Understanding the Pros & Cons of I Bonds
The purchase limitations and the lock-up periods should be evaluated
Series I Savings Bonds are U.S. savings bonds designed to protect the value of your cash from inflation. I Bonds have been around since the late 1990s. With inflation surging to 40-year highs, investors have shown renewed interest in I Bonds.
Before deciding to rush out and buy I Bonds, make sure you understand the pros and cons. This is critically important given that most will instinctively leap to own a security that pays out an annual rate of over 9%. But, like any investment, know what you’re buying before you buy.
What is an I bond?
A Series I Savings Bond (I Bond) is a security that earns interest based on both a fixed rate and a rate that is set twice a year based on inflation. The bond earns interest until it reaches maturity at 30 years, or until you cash it out, whichever comes first.
How much are I Bonds?
- When you purchase an I Bond you pay the face value of the bond. For example, you pay $50 for a $50 bond.
- Electronic I Bonds come in any amount for $25 or more. For example, you could buy a $50.23 bond.
- Paper bonds are sold in five denominations: $50, $100, $200, $500, $1,000
What’s the interest rate?
- An I Bond earns interest based on the combination of a fixed rate and an inflation adjusted rate.
- The fixed rate is set each May and November. It applies to all bonds issued in the six months following the date the rate is set. The fixed rate applies for the life of the bond. The fixed rate is currently 0%.
- The inflation rate is set each May and November. It applies for six months to all I bonds ever issued. The current semi-annual inflation rate (set on May 1, 2022) is 4.81%.
- Composite rate = [fixed rate + (2 x semiannual inflation rate) + (fixed rate x semiannual inflation rate)]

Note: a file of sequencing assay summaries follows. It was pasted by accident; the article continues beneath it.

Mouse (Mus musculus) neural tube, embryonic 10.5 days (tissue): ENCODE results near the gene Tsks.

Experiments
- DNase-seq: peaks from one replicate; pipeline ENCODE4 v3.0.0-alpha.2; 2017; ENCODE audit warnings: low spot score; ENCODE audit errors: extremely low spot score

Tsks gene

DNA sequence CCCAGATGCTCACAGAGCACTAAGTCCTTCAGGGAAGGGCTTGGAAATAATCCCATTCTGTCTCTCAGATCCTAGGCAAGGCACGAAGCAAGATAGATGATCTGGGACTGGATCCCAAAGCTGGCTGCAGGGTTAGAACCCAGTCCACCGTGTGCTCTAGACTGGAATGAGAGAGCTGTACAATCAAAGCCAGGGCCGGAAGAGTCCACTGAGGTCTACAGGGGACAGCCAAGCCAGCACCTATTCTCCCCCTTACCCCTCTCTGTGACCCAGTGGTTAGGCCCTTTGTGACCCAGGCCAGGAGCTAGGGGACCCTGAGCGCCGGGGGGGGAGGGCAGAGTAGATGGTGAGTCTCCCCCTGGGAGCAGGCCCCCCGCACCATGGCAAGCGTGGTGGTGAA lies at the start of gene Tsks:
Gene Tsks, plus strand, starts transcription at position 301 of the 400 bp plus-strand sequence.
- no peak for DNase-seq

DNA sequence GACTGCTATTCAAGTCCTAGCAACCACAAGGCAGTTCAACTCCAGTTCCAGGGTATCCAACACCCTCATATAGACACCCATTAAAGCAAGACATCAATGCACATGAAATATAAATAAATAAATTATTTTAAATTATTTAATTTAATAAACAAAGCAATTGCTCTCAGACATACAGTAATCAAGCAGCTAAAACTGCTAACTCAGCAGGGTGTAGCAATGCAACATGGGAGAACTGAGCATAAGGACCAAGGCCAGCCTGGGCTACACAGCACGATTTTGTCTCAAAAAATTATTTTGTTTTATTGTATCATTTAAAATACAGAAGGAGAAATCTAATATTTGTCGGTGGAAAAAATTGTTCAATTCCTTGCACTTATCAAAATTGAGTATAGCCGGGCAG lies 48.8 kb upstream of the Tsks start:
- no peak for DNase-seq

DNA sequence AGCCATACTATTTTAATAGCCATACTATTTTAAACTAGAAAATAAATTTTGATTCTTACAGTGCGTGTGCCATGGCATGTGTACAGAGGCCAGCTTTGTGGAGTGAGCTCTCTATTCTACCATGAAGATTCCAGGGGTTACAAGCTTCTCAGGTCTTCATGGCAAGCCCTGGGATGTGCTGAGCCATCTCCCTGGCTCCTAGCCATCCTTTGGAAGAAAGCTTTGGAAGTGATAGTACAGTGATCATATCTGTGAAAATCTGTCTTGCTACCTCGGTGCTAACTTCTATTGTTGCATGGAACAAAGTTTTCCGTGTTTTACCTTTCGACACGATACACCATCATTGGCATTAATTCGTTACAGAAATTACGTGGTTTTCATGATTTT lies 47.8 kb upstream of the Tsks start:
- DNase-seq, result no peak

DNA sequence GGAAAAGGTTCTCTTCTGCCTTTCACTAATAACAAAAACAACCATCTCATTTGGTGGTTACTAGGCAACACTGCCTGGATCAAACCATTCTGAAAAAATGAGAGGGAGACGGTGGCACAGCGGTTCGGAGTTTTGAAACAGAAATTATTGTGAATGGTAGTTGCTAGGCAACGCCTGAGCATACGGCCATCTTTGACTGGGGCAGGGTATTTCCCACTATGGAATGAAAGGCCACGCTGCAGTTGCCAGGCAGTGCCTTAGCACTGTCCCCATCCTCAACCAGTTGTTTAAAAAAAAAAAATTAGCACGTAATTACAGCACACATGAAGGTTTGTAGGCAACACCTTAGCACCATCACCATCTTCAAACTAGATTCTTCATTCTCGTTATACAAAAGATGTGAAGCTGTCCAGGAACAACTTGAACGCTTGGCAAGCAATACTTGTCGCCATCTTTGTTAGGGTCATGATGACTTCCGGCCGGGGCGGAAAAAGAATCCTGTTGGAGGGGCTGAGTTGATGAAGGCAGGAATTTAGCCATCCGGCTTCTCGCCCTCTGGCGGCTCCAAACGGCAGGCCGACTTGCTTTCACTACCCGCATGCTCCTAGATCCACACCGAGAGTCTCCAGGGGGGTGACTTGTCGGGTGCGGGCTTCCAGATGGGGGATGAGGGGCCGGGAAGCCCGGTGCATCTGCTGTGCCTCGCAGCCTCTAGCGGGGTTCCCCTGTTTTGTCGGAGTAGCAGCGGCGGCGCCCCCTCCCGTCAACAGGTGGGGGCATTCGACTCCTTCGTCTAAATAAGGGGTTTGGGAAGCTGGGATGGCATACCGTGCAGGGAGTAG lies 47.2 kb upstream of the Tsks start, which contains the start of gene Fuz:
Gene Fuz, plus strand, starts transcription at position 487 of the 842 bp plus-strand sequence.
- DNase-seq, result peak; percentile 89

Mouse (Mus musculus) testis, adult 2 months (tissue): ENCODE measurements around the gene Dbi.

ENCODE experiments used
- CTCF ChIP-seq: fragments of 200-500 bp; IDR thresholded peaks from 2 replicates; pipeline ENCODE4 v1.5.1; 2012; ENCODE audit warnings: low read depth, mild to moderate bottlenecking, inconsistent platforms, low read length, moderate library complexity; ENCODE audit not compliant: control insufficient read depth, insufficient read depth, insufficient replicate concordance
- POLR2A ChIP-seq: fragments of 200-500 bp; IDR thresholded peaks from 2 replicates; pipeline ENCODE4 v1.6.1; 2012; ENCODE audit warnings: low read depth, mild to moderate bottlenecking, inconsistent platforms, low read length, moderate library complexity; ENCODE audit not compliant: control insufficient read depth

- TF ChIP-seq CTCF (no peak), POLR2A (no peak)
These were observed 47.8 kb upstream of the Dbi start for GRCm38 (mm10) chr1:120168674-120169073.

- The current composite annual rate is 9.62%.
- A new rate will be set every six months. The new rate takes effect based on issue month of the bond. For an I Bond issued in January, the new rate will take effect on January 1 and July 1.
- I Bonds issued with a fixed rate of 0% will have a very low interest when inflation is low or negative. However, the rate will never be below 0%.
How is the interest rate applied?
- Interest is accrued semi-annually and added to the face value of the bond. When you cash out the bond you will receive the original face value plus all accrued interest.
How can I buy I bonds?
- Electronic bonds can be purchased by establishing an online account at TreasuryDirect.
- Paper bonds can be purchased only through application of your income tax refund. See TreasuryDirect for more information.
Who may own an I Bond?
- Adults who have a Social Security Number and meet any one of these three conditions:
- United States citizen, whether you live in the U.S. or abroad
- United States resident
- Civilian employee of the United States, no matter where you live
- Children Under 18, if they meet one of the conditions above for individuals.
- A parent or other adult custodian may open for the child a TreasuryDirect account that is linked to the adult's TreasuryDirect account. The parent or other adult custodian can buy securities and conduct other transactions for the child, and other adults can buy savings bonds for the child as gifts.